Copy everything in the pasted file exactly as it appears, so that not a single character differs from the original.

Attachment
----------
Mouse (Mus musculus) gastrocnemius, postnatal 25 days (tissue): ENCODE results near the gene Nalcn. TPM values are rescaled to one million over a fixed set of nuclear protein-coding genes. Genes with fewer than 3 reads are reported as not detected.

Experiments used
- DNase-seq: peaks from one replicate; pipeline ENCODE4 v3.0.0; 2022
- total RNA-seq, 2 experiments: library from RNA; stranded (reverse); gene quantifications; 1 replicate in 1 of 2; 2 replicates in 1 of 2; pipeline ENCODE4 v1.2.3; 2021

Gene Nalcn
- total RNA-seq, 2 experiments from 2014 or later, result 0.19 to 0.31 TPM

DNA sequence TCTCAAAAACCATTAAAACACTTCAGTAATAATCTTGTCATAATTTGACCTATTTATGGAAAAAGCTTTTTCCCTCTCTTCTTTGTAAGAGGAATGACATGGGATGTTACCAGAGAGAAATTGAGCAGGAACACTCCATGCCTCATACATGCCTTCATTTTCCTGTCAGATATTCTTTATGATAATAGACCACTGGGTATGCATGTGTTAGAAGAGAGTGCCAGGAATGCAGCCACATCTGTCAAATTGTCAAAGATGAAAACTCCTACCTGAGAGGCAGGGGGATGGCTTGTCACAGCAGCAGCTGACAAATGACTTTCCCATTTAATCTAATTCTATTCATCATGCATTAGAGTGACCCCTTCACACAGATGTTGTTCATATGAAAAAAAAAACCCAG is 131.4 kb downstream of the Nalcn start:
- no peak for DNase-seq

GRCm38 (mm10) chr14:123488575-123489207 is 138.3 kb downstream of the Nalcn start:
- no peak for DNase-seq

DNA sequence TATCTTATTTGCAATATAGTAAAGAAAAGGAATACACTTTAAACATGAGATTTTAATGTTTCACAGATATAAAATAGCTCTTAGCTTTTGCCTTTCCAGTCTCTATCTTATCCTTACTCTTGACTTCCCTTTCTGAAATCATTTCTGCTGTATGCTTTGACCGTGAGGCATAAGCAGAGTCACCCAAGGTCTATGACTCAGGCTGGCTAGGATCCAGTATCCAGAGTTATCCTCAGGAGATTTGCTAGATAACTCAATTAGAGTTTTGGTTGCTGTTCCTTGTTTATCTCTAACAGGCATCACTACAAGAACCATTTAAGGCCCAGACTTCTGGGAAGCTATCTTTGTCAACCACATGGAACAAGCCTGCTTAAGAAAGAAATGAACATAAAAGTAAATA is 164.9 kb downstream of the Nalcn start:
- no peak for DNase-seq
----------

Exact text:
Mouse (Mus musculus) gastrocnemius, postnatal 25 days (tissue): ENCODE results near the gene Nalcn. TPM values are rescaled to one million over a fixed set of nuclear protein-coding genes. Genes with fewer than 3 reads are reported as not detected.

Experiments used
- DNase-seq: peaks from one replicate; pipeline ENCODE4 v3.0.0; 2022
- total RNA-seq, 2 experiments: library from RNA; stranded (reverse); gene quantifications; 1 replicate in 1 of 2; 2 replicates in 1 of 2; pipeline ENCODE4 v1.2.3; 2021

Gene Nalcn
- total RNA-seq, 2 experiments from 2014 or later, result 0.19 to 0.31 TPM

DNA sequence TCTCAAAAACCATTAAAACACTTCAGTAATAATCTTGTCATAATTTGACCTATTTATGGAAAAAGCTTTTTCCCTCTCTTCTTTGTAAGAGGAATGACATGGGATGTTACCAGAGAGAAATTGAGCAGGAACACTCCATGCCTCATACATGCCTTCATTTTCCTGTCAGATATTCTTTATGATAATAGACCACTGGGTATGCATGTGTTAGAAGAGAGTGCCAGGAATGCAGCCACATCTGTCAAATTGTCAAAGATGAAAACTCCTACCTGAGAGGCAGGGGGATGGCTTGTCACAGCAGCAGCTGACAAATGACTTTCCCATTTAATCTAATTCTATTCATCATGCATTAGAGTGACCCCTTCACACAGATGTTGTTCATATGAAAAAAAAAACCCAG is 131.4 kb downstream of the Nalcn start:
- no peak for DNase-seq

GRCm38 (mm10) chr14:123488575-123489207 is 138.3 kb downstream of the Nalcn start:
- no peak for DNase-seq

DNA sequence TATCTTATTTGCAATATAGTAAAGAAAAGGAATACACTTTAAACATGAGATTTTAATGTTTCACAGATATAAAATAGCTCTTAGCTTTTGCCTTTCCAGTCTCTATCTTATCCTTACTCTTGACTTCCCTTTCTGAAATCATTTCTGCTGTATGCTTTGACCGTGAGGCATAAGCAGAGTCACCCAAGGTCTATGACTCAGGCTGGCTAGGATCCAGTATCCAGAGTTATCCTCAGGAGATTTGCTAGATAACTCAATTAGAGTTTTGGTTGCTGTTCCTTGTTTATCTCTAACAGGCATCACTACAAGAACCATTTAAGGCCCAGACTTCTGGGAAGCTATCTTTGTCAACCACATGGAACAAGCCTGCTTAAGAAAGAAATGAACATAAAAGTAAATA is 164.9 kb downstream of the Nalcn start:
- no peak for DNase-seq